A 14 year old indigenous child tortured.
Bholi Pharaka, an indigenous child of Nepal, worked as a domestic helper for a family in Kathmandu. He was not allowed to attend school, not paid and subjected to physical and psychological abuses by the family of the house he worked for. In 2012, when he returned to his village, he was accused of theft of gold and valuables by the daughter of the house where he provided the service.
On 14 August 2012, Mr. Bholi and his uncle visited the Metropolitan Police Range, Kathmandu. Here he was arrested and placed in severely crowded detention cell with adults and poor hygiene facilities without being notified of the reasons or charges against him. He was punched all over the body, hit with plastic pipes and his hair was pulled and repeatedly forced to confess the theft at the detention. On 6 September 2012, he was forced to sign, which contained a confession to his involvement in the theft, but not allowed to read.
In September and October 2012, the family of Mr. Bholi Pharaka repeatedly made attempts to seek medical examination, investigation of Mr. Bholi being subjected to torture before the Kathmandu District Court (KDC), National Human Rights Commission and Police Headquarters in Naxal, Kathmandu. No effective investigation into the reasons for his conditions was conducted.
On 1 December 2013, Mr. Bholi’s father submitted a petition before the KDC pursuant to the Compensation Relating to Torture Act, 2053 (1996). However, the petition was not registered citing 35-day statute of limitations to report a case under the Act. On 27 August 2015, Mr. Pharaka’s legal representative attempted to register a First Information Report (FIR) before the Metropolitan Police Range, Kathmandu. However, the police refused to register the FIR.
On 13 September 2015, his representative attempted to file a complaint before the Labour Office in Kathmandu seeking the prosecution of those responsible for subjecting the author to child and forced labour and compensation for the damage suffered. The complaint was not registered as it fell out of the provided statute of limitation under the law. On 24 March 2016, his representative filed two writ petitions before the Supreme Court (SC) of Nepal concerning the submission of Mr. Bholi Pharaka to child and forced labour and torture, respectively. However, the Section Officer at the SC refused the registration, alleging they had no prospect of success as they are time-barred.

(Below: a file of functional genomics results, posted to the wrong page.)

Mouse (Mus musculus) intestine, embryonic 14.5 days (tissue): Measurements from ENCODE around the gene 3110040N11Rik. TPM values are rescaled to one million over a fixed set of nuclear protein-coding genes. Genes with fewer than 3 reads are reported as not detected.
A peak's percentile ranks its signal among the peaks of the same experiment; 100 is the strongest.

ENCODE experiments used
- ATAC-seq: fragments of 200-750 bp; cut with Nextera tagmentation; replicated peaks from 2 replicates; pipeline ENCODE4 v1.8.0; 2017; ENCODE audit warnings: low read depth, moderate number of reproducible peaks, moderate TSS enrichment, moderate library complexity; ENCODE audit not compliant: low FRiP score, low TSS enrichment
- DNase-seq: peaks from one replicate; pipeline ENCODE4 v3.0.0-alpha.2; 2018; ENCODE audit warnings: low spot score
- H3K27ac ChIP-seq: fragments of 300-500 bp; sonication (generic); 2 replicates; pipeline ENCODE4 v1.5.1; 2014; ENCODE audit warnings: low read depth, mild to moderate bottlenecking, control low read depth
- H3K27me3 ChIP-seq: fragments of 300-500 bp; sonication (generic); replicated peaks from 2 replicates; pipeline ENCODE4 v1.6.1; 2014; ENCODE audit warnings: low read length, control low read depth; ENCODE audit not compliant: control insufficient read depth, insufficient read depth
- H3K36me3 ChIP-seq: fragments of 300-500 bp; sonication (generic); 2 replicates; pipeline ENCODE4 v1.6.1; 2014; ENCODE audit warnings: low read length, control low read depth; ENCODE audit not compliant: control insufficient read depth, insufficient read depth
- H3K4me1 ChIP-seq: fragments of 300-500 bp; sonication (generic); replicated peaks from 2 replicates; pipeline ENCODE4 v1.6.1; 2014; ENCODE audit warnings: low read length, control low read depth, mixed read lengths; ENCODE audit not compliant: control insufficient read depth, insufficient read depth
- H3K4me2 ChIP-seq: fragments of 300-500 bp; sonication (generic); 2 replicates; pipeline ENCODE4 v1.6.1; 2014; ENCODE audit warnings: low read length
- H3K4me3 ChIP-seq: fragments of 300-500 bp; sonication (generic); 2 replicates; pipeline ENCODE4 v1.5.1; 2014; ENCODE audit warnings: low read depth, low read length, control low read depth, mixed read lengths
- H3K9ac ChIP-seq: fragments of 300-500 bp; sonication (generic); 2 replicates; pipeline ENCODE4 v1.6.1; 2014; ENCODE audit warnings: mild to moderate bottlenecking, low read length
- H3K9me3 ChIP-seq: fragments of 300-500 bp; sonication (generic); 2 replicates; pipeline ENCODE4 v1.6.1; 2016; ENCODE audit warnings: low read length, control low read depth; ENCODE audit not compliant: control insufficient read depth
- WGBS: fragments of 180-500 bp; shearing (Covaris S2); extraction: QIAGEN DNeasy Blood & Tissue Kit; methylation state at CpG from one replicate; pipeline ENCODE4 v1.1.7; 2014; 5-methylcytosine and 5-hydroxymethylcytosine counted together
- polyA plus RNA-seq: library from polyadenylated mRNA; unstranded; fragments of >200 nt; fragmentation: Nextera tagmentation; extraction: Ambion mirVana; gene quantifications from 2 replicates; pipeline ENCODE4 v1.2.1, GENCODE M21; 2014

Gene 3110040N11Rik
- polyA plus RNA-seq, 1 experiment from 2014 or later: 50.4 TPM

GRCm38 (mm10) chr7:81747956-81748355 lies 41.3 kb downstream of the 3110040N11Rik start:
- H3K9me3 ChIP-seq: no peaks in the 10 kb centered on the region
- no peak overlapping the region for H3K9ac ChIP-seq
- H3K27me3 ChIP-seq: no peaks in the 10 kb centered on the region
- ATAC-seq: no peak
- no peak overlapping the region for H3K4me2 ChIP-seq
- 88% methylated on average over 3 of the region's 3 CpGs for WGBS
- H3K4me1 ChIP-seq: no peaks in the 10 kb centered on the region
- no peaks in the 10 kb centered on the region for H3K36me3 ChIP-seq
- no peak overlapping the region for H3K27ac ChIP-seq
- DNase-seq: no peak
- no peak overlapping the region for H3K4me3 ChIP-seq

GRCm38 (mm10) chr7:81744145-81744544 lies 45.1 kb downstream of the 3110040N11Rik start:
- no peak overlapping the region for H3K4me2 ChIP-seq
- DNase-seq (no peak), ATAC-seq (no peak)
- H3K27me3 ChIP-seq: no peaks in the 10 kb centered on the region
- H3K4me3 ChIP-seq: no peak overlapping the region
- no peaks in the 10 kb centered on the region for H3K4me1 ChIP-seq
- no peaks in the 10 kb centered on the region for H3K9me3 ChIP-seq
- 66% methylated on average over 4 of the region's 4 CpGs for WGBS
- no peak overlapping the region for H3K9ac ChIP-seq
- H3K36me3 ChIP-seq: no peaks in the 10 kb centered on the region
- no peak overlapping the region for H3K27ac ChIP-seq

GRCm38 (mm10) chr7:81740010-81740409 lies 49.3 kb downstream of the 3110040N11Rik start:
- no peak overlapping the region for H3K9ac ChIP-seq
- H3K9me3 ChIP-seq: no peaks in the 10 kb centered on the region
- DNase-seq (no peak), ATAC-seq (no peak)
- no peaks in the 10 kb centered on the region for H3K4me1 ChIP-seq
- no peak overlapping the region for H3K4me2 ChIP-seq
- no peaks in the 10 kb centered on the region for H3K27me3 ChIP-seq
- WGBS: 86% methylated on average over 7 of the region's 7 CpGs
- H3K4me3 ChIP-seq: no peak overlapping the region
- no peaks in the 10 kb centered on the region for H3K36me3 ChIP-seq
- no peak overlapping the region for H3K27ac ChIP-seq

On 11 May 2016, TRIAL International submitted an individual communication on behalf of Mr. Bholi Pharaka to the Human Rights Committee. The HRC issued its decision on the case on 15 July 2019.
It found that Mr Bholi Pharaka was the victim of the right against torture, forced labour, liberty and security, among others and indicated various measures of reparation.
Read the decision: English
The Office of the High Commissioner for Human Rights called out the government of Nepal to implement the Views in a separate press release.
The Committee recommended that Nepal investigate the facts of the case and ensure that those found responsible are sanctioned with penalties commensurate to the gravity of the crimes, provide free of charge medical and psychological care and effective reparation and appropriate measures of satisfaction for the violations suffered, including the provision of educational support as appropriate, provide prompt, fair and adequate compensation, proportional to the gravity of the violations suffered and indicate the specific domestic authorities that are in charge of implementing each measure of reparation. It also recommended to amend legislation and statutes of limitations in accordance with international standards. In addition, it is required to translate the decision is translated into Nepali and distributed widely.
|Prosecution and punishment of those responsible||–|
|Rehabilitation and medical treatment||–|
|Appropriate measures of satisfaction||–|
|Indicate the authorities for reparation implementation||–|
|Amend the legislation||–|
|Translation and Dissemination of Views||–|
* No follow up on the implementation of the recommendation has been done yet, therefore no grading is available.
Efforts for Implementation
- Collective Follow-up report to the Human Rights Committee, February 2021